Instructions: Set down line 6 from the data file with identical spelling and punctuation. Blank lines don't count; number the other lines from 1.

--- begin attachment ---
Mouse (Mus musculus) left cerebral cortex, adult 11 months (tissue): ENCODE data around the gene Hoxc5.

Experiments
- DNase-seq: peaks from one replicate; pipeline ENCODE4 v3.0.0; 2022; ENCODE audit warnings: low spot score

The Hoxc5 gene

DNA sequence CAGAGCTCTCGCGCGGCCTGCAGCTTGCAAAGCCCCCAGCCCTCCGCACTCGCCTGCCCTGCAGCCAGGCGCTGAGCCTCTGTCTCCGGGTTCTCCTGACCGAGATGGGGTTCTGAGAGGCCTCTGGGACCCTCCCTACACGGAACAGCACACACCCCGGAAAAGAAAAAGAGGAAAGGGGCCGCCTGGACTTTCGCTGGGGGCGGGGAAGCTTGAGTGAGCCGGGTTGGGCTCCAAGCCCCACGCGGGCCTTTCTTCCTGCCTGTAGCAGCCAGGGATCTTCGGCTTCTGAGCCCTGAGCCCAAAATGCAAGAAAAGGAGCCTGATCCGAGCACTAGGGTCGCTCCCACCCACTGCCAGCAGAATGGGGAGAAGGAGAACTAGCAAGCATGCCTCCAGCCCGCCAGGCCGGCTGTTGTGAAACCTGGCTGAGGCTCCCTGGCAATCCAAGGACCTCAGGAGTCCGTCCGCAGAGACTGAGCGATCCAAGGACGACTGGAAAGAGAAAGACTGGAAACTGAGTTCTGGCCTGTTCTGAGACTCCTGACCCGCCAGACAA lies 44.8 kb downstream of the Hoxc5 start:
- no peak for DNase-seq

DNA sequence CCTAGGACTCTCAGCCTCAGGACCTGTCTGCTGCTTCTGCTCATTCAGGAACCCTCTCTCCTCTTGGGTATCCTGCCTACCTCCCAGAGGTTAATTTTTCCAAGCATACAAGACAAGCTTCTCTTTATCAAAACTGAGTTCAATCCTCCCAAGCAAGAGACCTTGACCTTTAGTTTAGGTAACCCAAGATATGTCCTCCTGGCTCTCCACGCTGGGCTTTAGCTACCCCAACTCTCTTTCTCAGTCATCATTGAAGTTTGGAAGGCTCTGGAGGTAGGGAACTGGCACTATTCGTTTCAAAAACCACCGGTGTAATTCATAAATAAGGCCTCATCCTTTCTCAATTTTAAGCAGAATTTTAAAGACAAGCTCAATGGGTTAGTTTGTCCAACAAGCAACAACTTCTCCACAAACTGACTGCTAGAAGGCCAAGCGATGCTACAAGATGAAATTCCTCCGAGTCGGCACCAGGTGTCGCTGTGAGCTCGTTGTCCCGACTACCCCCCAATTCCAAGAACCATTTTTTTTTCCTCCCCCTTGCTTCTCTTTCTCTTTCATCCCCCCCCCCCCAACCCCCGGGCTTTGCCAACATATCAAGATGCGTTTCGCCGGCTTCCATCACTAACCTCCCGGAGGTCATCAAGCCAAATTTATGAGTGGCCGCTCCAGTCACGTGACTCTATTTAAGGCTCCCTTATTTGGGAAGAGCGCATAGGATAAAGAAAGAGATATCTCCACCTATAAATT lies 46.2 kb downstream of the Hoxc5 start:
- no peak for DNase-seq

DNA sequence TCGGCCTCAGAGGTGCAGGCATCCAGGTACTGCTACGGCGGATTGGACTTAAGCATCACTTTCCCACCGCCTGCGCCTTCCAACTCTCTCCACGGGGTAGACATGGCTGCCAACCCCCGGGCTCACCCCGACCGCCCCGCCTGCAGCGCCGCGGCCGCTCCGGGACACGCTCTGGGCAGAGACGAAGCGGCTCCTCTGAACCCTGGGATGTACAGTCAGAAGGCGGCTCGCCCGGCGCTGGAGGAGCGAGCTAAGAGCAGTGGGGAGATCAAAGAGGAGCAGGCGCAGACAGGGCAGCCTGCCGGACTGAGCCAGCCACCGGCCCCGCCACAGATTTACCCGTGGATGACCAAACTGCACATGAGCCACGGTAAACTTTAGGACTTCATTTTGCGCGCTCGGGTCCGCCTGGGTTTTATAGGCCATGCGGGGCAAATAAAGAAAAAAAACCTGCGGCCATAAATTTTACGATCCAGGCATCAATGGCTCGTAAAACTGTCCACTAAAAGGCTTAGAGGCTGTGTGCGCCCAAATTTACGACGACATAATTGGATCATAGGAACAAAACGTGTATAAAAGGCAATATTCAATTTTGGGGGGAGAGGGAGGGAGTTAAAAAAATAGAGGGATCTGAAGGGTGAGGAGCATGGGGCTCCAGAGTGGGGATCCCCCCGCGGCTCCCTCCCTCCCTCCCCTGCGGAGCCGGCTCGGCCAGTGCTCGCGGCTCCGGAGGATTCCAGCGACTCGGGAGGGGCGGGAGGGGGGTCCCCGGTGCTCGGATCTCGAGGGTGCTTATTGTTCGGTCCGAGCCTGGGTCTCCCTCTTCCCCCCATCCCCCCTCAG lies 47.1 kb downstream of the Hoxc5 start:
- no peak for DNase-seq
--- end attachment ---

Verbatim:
- no peak for DNase-seq